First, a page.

It's not known what causes narcissistic personality disorder. As with personality development and with other mental health disorders, the cause of narcissistic personality disorder is likely complex. Narcissistic personality disorder may be linked to:
Environment ― mismatches in parent-child relationships with either excessive adoration or excessive criticism that is poorly attuned to the child's experience
Genetics ― inherited characteristics
Neurobiology — the connection between the brain and behavior and thinking
Narcissistic personality disorder affects more males than females, and it often begins in the teens or early adulthood. Keep in mind that, although some children may show traits of narcissism, this may simply be typical of their age and doesn't mean they'll go on to develop narcissistic personality disorder.
Although the cause of narcissistic personality disorder isn't known, some researchers think that in biologically vulnerable children, parenting styles that are overprotective or neglectful may have an impact. Genetics and neurobiology also may play a role in development of narcissistic personality disorder.
Complications of narcissistic personality disorder, and other conditions that can occur along with it, can include:
Relationship difficultiesProblems at work or school Depression and anxiety Physical health problems Drug or alcohol misuse Suicidal thoughts or behavior
Because the cause of narcissistic personality disorder is unknown, there's no known way to prevent the condition. However, it may help to:
Get treatment as soon as possible for childhood mental health problemsParticipate in family therapy to learn healthy ways to communicate or to cope with conflicts or emotional distress Attend parenting classes and seek guidance from therapists or social workers if needed
Narcissists have a prominent place in the popular imagination, and the label "narcissist" is widely deployed to refer to people who appear too full of themselves. There's also a growing sense that narcissism is on the rise around the world, especially among young people, although most psychological research does not support that notion.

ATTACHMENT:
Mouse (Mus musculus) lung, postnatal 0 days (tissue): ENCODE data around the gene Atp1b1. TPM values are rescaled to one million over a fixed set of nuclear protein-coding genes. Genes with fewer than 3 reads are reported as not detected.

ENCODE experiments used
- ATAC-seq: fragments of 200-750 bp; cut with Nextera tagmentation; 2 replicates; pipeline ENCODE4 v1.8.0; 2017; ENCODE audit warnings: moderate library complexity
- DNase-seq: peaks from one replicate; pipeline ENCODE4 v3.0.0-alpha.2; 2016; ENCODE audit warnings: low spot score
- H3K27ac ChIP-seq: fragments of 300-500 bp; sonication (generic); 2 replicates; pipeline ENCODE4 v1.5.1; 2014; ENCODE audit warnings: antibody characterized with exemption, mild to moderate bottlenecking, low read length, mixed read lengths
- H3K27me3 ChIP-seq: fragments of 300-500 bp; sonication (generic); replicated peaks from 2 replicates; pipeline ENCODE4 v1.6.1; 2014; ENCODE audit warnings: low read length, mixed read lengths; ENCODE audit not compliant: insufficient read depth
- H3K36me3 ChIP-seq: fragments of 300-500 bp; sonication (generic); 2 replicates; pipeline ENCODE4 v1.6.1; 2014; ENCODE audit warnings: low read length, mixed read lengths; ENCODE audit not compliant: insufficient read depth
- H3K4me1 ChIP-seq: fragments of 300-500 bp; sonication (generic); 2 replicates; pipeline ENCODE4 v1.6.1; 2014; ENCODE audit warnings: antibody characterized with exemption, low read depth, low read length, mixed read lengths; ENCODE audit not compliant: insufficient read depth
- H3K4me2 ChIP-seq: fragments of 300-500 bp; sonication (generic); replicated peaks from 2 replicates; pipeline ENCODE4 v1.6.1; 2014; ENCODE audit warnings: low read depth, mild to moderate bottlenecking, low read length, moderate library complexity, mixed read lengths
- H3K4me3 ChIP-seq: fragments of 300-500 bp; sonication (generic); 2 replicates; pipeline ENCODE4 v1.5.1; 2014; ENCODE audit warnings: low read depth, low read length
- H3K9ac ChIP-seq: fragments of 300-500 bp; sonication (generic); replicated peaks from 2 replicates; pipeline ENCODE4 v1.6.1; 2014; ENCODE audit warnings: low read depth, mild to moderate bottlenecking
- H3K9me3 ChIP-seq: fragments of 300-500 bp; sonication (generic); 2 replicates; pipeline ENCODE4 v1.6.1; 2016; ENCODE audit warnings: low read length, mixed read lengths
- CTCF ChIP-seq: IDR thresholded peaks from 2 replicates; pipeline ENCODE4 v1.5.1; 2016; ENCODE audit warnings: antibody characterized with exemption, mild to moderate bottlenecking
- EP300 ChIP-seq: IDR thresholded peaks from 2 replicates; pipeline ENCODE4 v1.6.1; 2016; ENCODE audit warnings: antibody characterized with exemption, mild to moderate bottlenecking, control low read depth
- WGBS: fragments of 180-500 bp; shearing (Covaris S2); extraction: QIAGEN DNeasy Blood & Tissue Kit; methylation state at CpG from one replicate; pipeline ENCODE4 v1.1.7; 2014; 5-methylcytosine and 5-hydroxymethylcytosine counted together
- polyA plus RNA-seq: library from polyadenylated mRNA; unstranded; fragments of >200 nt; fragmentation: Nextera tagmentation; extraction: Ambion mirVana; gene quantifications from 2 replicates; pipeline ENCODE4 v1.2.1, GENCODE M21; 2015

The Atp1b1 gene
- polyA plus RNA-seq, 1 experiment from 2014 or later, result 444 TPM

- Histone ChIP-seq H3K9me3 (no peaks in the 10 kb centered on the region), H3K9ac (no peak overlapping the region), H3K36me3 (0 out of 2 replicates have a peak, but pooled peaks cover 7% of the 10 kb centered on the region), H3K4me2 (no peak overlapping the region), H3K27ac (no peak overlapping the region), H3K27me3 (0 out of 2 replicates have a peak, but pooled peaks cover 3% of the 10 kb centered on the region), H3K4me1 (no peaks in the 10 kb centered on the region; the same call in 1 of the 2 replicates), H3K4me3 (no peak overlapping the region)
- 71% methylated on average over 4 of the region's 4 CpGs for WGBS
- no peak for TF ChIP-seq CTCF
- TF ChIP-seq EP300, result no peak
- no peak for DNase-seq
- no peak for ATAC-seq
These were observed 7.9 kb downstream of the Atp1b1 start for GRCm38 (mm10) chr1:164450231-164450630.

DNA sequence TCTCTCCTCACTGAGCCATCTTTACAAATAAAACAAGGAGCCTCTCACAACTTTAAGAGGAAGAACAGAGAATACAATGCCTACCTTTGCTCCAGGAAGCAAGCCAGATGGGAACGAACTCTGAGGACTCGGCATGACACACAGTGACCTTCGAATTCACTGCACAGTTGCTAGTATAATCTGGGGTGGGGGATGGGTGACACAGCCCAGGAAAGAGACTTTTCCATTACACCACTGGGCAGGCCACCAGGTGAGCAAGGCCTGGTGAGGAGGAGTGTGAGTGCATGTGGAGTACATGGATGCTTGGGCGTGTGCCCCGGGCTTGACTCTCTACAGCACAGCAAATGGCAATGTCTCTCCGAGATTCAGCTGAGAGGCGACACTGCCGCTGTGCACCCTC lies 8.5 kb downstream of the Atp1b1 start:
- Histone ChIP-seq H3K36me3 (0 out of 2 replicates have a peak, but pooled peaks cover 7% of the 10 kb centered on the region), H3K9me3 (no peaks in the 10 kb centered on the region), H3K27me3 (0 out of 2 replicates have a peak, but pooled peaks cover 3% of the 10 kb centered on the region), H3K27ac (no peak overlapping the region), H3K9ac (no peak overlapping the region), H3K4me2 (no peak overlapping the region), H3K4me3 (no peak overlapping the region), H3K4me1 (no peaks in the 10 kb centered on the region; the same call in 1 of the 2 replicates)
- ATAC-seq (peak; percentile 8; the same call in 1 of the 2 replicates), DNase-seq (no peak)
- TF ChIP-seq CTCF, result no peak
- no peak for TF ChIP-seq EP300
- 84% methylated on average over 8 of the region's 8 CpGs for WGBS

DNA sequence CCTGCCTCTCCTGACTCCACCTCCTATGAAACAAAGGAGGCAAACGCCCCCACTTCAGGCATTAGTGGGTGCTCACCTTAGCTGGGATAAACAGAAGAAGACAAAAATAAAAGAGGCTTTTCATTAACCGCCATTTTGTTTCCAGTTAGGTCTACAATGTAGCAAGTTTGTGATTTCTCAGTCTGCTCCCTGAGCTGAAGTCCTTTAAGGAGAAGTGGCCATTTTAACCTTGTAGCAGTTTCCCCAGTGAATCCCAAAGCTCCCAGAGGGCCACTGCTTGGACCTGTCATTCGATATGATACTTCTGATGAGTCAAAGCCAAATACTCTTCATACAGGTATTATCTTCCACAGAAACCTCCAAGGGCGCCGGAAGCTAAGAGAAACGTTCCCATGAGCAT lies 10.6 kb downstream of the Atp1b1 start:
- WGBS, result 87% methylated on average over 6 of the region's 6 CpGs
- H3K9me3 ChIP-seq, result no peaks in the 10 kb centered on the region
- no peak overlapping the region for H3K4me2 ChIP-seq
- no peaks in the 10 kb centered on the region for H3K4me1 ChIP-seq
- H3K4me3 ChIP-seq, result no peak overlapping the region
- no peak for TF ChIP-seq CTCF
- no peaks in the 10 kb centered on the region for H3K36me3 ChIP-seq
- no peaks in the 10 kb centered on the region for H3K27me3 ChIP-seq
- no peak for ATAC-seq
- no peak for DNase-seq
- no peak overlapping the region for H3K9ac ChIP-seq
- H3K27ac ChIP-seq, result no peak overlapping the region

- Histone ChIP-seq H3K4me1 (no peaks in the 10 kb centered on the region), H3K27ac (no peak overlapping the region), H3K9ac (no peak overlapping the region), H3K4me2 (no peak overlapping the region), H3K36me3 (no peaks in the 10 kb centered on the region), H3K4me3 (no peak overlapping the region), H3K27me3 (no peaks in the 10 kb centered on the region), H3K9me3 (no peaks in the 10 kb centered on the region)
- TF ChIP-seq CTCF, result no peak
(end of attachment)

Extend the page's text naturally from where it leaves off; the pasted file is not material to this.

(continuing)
Narcissism is properly viewed on a spectrum. The trait is normally distributed in the population, with most people scoring near the middle, and a few at either extreme. The Narcissistic Personality Inventory (NPI), developed by Robert Raskin and Calvin S. Hall in 1979, is the most commonly used measure of the trait.
Scores range from 0 to 40, with the average tending to fall in the low to mid-teens. Healthy individuals who score somewhat higher may be perceived as exceedingly charming, especially on first encounter, but eventually come across as vain.
Such individuals may have awkward or stressful personal encounters, but still have a fundamentally healthy personality.
The Traits of Narcissism
It’s easy to describe someone who spends a bit too much time talking about her career or who never seems to doubt himself as a narcissist, but the trait is more complicated than that. Narcissism does not necessarily represent a surplus of self-esteem or of insecurity; more accurately,
it encompasses a hunger for appreciation or admiration, a desire to be the center of attention, and an expectation of special treatment reflecting perceived higher status. Interestingly, research finds, many highly narcissistic people often readily admit to an awareness that they are more self-centered. A high level of narcissism, not surprisingly, can be damaging in romantic, familial, or professional relationships.
How do I spot a narcissist?
Narcissism is characterized by a grandiose sense of self-importance, a lack of empathy for others, a need for excessive admiration, and the belief that one is unique and deserving of special treatment. If you encounter someone who consistently exhibits these behaviors, you may be dealing with a highly narcissistic individual.
What’s the difference between narcissism and pathological narcissism?